Beyond skulls and butterflies
Aimee Neistat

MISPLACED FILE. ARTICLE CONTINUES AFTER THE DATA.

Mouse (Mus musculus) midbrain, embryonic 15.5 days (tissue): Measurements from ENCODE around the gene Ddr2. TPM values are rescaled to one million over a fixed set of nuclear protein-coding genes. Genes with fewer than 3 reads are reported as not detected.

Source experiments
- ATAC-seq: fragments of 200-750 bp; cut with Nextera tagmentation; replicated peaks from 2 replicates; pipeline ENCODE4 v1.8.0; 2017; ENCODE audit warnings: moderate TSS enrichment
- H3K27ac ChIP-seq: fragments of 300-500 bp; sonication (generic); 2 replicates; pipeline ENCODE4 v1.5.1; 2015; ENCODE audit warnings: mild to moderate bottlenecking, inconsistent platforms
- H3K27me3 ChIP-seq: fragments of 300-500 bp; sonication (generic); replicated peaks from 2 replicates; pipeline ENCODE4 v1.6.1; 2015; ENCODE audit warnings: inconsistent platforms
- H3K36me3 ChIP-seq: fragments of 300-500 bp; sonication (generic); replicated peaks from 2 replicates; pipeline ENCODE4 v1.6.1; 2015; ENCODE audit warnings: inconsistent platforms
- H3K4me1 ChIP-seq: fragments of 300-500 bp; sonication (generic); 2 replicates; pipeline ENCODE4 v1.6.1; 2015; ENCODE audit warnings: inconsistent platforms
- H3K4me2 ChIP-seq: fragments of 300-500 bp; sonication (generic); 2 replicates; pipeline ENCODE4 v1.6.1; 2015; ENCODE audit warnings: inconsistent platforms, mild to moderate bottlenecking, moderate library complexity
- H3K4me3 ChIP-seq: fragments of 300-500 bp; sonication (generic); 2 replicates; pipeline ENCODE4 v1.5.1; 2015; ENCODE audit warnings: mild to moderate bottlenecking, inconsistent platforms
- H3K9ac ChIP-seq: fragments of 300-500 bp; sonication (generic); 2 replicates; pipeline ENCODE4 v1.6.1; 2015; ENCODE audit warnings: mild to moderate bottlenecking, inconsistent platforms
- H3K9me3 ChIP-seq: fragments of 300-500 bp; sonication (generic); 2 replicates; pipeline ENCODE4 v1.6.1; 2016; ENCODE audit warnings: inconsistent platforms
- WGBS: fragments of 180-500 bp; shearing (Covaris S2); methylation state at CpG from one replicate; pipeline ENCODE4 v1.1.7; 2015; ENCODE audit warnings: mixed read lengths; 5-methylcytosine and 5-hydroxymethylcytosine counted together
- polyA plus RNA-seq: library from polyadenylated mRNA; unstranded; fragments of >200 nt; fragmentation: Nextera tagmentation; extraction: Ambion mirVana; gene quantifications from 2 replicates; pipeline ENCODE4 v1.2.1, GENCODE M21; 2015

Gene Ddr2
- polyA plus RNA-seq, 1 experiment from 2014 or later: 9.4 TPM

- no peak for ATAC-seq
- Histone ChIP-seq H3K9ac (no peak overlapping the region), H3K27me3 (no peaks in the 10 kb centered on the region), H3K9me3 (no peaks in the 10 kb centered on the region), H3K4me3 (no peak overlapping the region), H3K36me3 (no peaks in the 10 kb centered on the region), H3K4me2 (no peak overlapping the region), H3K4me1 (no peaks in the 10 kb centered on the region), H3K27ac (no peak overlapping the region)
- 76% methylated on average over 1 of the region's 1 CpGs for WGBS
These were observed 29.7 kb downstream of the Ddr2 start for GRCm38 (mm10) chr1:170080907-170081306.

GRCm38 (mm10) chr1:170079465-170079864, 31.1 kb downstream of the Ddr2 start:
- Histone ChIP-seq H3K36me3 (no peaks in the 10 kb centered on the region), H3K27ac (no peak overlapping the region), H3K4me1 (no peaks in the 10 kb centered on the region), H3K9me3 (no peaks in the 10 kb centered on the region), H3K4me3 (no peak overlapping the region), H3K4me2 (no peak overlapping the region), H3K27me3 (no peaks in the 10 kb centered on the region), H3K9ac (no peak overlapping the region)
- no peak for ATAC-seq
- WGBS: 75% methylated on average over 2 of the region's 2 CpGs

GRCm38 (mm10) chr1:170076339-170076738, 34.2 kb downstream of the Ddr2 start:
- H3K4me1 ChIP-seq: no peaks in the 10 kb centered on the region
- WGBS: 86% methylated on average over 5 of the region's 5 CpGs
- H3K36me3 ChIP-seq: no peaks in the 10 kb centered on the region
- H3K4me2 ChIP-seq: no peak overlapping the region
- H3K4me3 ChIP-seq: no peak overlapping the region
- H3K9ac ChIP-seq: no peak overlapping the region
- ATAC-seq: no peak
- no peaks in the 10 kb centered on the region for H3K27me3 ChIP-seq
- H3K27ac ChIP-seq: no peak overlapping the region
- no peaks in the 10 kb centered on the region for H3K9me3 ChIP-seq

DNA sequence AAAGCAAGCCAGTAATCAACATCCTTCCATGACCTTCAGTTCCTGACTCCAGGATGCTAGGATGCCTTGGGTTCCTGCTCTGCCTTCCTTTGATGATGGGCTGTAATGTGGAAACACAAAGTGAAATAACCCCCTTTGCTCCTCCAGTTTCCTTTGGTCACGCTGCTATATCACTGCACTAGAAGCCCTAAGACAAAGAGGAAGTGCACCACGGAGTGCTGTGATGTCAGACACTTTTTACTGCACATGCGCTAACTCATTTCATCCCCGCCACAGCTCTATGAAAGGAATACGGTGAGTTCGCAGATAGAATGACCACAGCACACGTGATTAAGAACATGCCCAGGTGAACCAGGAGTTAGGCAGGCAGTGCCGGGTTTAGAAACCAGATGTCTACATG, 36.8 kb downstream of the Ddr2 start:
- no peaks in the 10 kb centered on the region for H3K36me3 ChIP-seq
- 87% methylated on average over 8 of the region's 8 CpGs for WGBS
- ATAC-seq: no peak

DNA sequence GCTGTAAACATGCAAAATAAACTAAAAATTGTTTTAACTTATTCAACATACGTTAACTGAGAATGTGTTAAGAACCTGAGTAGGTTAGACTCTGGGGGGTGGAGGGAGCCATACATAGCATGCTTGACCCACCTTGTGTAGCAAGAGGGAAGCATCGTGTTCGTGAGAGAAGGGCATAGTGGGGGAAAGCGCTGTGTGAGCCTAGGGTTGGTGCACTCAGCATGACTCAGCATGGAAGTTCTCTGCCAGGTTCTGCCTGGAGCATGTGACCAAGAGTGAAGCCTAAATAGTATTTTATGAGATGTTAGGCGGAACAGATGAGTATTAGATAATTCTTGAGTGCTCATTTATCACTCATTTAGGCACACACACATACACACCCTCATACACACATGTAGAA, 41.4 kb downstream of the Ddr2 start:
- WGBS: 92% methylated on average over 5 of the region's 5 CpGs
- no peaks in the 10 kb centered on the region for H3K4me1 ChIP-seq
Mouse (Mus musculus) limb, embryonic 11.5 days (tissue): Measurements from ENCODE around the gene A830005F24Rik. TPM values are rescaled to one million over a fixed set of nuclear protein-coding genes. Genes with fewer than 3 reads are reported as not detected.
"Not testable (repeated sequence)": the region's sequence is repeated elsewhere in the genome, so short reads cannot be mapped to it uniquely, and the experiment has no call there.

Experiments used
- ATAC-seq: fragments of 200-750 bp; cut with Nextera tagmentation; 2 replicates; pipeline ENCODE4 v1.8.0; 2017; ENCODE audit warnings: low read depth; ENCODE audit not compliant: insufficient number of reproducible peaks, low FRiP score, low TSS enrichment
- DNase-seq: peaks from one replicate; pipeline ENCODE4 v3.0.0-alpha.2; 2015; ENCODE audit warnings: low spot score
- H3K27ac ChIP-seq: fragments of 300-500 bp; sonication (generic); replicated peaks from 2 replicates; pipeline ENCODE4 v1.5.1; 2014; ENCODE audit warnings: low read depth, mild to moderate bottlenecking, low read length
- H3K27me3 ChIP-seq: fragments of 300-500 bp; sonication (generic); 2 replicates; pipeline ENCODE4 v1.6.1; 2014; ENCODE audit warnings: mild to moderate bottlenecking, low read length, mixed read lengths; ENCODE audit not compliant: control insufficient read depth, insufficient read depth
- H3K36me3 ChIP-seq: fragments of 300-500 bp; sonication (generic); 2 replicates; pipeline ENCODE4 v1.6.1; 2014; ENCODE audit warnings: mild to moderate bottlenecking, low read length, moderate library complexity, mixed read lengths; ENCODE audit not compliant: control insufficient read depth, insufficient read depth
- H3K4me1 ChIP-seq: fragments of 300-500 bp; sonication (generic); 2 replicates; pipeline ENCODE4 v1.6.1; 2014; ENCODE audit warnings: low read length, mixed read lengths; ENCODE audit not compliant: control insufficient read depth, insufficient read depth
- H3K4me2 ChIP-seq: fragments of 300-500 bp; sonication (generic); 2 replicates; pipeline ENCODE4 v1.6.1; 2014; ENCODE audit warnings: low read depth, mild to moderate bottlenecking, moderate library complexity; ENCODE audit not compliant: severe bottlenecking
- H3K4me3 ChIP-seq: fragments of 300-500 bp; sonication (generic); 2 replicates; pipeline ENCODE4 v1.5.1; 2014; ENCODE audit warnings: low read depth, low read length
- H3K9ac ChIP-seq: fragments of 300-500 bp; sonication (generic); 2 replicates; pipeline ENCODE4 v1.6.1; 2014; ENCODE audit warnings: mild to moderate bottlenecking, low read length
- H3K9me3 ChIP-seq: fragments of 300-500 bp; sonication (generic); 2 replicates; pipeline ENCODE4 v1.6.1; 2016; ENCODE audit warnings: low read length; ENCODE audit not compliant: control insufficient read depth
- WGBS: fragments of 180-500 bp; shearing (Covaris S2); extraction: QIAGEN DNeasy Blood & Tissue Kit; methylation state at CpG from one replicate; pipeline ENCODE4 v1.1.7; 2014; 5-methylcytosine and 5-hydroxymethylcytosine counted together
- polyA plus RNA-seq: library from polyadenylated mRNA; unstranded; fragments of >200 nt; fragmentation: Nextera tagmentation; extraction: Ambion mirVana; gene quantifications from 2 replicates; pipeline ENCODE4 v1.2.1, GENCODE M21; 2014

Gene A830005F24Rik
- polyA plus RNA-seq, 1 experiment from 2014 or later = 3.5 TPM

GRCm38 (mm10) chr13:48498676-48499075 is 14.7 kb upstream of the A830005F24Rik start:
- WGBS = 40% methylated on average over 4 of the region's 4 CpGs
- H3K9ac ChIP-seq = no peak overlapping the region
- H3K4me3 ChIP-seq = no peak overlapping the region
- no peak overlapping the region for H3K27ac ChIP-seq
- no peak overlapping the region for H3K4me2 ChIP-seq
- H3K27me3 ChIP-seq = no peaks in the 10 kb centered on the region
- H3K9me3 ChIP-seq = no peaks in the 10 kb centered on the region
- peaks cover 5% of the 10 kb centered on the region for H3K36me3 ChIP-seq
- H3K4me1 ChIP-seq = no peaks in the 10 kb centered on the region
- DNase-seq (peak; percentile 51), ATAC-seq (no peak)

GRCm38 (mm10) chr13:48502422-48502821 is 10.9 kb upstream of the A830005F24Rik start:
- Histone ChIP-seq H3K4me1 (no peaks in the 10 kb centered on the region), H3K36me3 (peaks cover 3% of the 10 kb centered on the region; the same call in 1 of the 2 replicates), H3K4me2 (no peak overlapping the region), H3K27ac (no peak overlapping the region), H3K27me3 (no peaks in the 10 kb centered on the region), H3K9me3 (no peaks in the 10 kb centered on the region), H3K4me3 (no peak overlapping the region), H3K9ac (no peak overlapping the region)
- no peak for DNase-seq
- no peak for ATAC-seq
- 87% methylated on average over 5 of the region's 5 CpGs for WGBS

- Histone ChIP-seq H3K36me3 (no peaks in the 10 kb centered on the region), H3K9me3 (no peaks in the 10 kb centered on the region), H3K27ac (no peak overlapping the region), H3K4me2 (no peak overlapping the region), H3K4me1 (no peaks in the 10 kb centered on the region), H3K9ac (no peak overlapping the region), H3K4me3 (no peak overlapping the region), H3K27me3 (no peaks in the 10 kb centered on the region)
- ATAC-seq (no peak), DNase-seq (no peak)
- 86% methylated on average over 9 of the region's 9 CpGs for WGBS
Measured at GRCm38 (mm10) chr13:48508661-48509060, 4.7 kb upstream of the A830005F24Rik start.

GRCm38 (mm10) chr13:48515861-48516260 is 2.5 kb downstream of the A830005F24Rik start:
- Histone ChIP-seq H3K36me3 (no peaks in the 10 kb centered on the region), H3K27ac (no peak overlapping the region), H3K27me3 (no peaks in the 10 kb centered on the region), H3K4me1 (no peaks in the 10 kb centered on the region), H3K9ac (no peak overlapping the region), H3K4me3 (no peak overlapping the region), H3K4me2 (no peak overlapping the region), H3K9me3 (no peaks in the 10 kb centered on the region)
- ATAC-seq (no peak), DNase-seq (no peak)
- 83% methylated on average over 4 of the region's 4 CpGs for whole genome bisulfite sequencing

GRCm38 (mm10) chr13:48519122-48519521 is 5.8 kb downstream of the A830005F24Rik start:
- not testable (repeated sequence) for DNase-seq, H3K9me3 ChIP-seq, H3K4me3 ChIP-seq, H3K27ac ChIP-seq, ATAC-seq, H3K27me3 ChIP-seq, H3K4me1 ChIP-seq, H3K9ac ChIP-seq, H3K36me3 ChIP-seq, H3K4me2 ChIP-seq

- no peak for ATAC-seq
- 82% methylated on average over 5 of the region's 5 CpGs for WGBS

Tel Aviv-based tattoo artist Roey Pentagram has had customers with unusual requests. Some have asked for the number tattooed to a parent's arm during the Holocaust. "Usually the [customer's] parent died, and this is their way of immortalizing them. The number is a memento. The first connotation of this type of tattoo is negative. But for the customer, it's part of who their parent was," said Pentagram. Pentagram did the first of these tattoos about eight years ago. Another customer requested a picture of a crab on his chest. Usually when people ask for a crab, it's because their astrological sign is Cancer. But not this man. He had just recovered from cancer and got the tattoo as a symbolic way of keeping cancer (the Hebrew word "sartan" is the same for the disease and the star sign) outside of his body, not inside.
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